Executive Charisma: Can It Be Learned?

Ask for adjectives describing a finance chief, and ''charismatic'' doesn't normally leap to mind.

Indeed, those who do see charisma as a valuable commodity believe it could help turn today’s finance leader into a chief executive. “What separates the cream from the rest of the crop is the ability to sell a vision, and to get people working for you,” says Natalie Laackman, Chicago-based senior finance officer and vice president of the ConAgra Foods Deli division of ConAgra Foods Inc. She cites the ability to relate personally to staffers as another aspect of charisma—a characteristic she associates with Jack Greenberg, the recently retired McDonald’s Corp. chairman and CEO who once served as the company’s CFO. Laackman worked closely with Greenberg at McDonald’s before arriving at ConAgra in April. “He’ll focus on the person who’s talking to him, not just on the business agenda, and that has really endeared him to people and caused them to be very loyal,” says Laackman. “He treats you like you’re the most important person in the room.”

Any list of charisma-blessed executives in the CFO arena is likely to include names of some who have moved on to lead companies or take positions of responsibility outside finance, like Hilton Hotels CEO Stephen Bollenbach; former Dell Computer CFO Tom Meredith, now an angel investor and philanthropist; Continental Airlines president and COO Larry Kellner; and PepsiCo president and CFO Indra K. Nooyi.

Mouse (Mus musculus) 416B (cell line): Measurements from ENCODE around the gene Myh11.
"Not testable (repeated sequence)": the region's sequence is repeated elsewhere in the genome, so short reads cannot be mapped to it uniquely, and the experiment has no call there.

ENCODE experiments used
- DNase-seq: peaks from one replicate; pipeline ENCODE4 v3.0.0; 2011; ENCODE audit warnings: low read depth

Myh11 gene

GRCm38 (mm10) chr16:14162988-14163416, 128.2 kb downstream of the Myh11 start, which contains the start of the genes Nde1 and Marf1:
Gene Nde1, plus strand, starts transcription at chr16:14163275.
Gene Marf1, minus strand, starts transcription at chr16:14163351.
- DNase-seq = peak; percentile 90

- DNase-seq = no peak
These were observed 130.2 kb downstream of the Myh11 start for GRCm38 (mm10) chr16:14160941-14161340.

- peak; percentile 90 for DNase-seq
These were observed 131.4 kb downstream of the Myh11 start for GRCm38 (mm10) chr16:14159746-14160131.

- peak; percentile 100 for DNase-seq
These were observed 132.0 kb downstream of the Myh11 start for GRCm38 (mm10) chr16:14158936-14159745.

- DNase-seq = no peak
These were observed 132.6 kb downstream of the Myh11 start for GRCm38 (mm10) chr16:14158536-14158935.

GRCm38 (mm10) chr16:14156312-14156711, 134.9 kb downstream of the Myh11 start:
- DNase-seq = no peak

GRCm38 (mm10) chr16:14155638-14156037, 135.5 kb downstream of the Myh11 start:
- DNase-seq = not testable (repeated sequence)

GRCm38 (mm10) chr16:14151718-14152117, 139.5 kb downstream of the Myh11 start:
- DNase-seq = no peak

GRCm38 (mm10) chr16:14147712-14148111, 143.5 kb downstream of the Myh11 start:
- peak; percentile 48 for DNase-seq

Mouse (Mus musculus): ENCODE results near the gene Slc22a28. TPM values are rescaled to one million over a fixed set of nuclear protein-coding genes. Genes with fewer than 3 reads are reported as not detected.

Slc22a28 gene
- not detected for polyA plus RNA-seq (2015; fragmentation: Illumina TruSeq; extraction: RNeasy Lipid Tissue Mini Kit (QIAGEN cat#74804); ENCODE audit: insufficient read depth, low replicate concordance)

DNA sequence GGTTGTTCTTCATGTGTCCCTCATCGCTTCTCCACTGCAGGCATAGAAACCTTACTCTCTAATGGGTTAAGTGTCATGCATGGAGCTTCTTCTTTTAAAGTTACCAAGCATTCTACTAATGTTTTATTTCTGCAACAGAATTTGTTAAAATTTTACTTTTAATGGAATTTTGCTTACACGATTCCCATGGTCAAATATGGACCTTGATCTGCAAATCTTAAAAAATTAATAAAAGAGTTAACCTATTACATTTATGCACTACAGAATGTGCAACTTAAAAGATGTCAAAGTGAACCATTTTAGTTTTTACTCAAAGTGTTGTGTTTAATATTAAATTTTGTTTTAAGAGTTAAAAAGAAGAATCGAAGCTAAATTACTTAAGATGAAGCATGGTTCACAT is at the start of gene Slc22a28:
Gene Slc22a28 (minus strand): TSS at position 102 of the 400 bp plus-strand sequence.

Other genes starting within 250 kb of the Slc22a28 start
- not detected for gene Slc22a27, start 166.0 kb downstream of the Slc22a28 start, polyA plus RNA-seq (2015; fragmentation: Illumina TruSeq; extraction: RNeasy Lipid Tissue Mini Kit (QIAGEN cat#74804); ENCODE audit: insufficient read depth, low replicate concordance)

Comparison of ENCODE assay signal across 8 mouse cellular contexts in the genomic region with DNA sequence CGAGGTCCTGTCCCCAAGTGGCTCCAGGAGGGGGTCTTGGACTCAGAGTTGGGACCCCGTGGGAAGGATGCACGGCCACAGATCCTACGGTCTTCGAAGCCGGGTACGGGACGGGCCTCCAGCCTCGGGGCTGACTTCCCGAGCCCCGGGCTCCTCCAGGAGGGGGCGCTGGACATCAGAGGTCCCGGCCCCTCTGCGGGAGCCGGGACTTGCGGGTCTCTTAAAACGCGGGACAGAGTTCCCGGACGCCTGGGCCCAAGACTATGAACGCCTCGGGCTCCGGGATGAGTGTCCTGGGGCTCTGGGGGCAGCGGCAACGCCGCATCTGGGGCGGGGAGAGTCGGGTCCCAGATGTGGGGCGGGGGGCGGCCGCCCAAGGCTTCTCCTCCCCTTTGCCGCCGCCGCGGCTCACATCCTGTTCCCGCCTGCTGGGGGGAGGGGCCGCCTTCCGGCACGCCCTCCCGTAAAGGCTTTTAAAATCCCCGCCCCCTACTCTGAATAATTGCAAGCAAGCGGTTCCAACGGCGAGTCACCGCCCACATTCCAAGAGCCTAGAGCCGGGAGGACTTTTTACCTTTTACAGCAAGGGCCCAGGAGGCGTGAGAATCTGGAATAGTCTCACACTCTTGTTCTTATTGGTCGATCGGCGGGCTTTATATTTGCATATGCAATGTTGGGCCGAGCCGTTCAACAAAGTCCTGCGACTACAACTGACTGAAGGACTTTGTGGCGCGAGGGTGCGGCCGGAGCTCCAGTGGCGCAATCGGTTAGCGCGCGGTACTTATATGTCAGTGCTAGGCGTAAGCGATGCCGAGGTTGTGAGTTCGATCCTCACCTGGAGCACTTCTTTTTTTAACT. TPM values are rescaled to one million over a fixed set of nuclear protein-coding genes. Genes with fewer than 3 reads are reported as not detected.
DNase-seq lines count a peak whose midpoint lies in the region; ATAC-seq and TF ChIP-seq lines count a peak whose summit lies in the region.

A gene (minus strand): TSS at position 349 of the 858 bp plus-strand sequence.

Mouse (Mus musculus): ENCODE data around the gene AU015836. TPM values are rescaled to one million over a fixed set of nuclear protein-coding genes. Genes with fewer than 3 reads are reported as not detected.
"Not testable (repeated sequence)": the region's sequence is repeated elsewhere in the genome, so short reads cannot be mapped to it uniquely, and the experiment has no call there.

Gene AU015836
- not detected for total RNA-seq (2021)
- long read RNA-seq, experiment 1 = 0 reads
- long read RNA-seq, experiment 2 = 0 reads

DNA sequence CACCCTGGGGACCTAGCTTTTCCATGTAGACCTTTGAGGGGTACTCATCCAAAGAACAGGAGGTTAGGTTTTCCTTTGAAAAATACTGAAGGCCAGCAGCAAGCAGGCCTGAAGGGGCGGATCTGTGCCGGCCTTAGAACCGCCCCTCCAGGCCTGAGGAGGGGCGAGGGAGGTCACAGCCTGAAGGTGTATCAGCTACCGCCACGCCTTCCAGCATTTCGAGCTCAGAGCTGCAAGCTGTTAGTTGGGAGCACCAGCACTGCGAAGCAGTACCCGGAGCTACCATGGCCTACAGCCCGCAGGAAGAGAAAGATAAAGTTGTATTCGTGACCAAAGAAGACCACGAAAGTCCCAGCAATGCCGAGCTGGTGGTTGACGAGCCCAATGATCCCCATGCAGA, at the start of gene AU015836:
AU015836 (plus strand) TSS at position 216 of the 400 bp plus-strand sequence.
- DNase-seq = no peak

“The CFO will always be the numbers guy or gal,” says Craig Watson, CEO of Opti-Pay Technologies LLC, an electronic-payment management company, and former CFO at Pepsi Central Co., which ran PepsiCo’s Midwest beverage unit. “But I think it’s up to CFOs to break the mold and demonstrate that they are first and foremost effective businesspeople.” Watson, who has worked with Benton to improve his own style, believes her suggestions are especially helpful in promoting interdisciplinary contacts.

“The CFO really needs to cultivate the respect and support of the line managers,” he says. “To do that, you have to have the capability to interact with people.”

While Watson agrees that some executives can become too involved in creating a dynamic persona, he doesn’t think there’s much danger for finance officers. “What helps save a CFO from being hung up on his or her charisma,” he says, “is that at the end of the day, the numbers have to make sense.”


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